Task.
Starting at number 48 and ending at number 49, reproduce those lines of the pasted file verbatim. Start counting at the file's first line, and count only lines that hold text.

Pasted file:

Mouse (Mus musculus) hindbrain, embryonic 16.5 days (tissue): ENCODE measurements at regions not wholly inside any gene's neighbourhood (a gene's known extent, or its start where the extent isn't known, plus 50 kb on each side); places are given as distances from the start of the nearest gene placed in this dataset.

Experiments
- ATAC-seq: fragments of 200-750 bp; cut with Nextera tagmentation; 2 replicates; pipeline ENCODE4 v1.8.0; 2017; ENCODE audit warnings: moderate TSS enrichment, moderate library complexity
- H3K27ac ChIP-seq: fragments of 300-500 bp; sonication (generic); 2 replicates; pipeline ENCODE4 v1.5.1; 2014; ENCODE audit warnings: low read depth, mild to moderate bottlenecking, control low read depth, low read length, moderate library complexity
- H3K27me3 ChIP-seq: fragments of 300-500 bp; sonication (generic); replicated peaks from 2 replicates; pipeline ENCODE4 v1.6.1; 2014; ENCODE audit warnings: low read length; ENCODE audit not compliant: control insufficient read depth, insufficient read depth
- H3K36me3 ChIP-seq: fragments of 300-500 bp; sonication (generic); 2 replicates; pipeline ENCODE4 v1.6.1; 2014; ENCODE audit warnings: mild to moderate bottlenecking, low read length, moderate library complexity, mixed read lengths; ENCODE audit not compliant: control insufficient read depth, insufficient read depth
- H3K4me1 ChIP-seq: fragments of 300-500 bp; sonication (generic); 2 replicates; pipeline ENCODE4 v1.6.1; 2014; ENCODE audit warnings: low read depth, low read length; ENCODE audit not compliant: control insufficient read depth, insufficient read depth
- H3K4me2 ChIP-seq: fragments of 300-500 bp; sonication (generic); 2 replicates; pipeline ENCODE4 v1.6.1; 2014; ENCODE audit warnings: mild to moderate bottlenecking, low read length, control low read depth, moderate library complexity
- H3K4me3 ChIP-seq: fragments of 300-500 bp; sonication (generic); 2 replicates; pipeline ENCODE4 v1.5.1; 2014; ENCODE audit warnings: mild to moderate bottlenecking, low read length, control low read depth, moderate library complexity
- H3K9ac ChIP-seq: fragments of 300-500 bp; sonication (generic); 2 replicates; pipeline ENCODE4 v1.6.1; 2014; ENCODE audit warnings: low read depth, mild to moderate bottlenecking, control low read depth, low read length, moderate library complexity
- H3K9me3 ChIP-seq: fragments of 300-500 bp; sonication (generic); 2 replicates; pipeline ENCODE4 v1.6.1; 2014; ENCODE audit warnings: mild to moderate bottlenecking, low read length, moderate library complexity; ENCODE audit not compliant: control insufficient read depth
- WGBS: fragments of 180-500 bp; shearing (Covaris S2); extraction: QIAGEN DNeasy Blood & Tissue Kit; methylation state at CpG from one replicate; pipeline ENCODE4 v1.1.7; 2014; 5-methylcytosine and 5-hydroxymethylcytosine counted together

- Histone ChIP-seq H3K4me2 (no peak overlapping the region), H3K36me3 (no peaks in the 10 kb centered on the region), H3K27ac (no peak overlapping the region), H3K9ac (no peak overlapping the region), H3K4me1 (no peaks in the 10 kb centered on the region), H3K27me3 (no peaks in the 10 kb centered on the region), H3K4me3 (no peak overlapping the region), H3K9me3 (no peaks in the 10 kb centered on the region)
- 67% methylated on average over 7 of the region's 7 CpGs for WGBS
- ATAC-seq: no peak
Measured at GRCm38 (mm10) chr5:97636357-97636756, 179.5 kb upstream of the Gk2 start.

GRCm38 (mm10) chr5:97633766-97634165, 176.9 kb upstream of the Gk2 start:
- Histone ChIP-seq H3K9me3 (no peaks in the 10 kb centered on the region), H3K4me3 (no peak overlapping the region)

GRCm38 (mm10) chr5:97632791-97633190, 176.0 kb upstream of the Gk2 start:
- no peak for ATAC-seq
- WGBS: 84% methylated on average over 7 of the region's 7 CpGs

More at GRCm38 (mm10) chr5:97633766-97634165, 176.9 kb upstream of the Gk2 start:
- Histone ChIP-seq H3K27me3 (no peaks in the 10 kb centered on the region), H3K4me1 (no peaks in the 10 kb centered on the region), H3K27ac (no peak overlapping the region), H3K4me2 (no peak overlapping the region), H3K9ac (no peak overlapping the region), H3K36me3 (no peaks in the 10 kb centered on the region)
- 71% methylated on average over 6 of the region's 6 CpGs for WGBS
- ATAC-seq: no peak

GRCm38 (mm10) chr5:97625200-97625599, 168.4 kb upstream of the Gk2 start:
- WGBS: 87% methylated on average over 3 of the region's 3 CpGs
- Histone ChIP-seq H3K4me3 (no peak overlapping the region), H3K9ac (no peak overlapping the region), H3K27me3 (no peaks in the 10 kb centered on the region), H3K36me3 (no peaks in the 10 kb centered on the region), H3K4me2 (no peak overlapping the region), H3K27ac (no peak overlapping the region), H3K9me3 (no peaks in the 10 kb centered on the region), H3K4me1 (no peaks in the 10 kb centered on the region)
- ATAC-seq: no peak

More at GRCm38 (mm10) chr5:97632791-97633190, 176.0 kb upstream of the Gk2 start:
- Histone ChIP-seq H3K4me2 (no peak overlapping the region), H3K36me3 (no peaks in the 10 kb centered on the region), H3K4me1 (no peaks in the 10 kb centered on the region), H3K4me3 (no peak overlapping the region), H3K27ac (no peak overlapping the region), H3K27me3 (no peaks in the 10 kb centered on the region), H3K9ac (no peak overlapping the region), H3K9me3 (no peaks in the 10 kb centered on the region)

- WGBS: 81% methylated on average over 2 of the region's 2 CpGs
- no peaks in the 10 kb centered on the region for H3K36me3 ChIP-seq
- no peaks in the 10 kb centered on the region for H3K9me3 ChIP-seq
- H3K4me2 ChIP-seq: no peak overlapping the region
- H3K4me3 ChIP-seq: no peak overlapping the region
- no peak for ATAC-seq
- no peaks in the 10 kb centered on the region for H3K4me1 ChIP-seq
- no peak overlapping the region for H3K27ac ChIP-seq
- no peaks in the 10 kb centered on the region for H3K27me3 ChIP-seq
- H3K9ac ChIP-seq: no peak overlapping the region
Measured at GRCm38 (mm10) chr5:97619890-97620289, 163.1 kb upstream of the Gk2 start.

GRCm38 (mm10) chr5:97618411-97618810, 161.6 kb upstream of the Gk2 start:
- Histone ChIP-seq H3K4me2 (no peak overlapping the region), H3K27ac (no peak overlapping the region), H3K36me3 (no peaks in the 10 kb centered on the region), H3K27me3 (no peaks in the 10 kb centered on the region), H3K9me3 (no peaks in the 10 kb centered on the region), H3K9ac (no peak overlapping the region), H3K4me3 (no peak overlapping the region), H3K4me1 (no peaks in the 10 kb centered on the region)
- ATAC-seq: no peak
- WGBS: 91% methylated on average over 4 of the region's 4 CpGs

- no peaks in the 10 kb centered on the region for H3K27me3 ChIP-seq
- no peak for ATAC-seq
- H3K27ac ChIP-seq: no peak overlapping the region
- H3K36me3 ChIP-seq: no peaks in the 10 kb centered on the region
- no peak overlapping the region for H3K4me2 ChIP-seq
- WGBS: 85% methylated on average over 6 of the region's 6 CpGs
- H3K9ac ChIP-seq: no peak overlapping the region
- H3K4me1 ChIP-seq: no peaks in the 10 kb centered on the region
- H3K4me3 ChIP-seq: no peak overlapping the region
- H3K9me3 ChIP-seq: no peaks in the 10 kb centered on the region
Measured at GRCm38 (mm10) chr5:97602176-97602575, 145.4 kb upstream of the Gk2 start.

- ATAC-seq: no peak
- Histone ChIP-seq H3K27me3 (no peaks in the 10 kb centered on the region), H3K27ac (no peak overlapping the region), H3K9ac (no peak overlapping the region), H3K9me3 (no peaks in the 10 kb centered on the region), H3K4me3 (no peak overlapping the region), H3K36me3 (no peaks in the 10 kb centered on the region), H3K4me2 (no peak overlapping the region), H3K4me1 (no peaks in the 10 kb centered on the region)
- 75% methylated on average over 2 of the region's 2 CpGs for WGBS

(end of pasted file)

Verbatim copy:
- no peak for ATAC-seq
- H3K27ac ChIP-seq: no peak overlapping the region